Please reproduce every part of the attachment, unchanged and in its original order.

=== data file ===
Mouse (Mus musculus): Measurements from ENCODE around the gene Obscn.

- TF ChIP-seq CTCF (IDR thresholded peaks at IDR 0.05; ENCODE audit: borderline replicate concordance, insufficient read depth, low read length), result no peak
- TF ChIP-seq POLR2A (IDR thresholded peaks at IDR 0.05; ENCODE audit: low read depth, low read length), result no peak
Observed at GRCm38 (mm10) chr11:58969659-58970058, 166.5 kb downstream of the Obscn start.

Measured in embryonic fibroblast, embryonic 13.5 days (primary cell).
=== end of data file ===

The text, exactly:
Mouse (Mus musculus): Measurements from ENCODE around the gene Obscn.

- TF ChIP-seq CTCF (IDR thresholded peaks at IDR 0.05; ENCODE audit: borderline replicate concordance, insufficient read depth, low read length), result no peak
- TF ChIP-seq POLR2A (IDR thresholded peaks at IDR 0.05; ENCODE audit: low read depth, low read length), result no peak
Observed at GRCm38 (mm10) chr11:58969659-58970058, 166.5 kb downstream of the Obscn start.

Measured in embryonic fibroblast, embryonic 13.5 days (primary cell).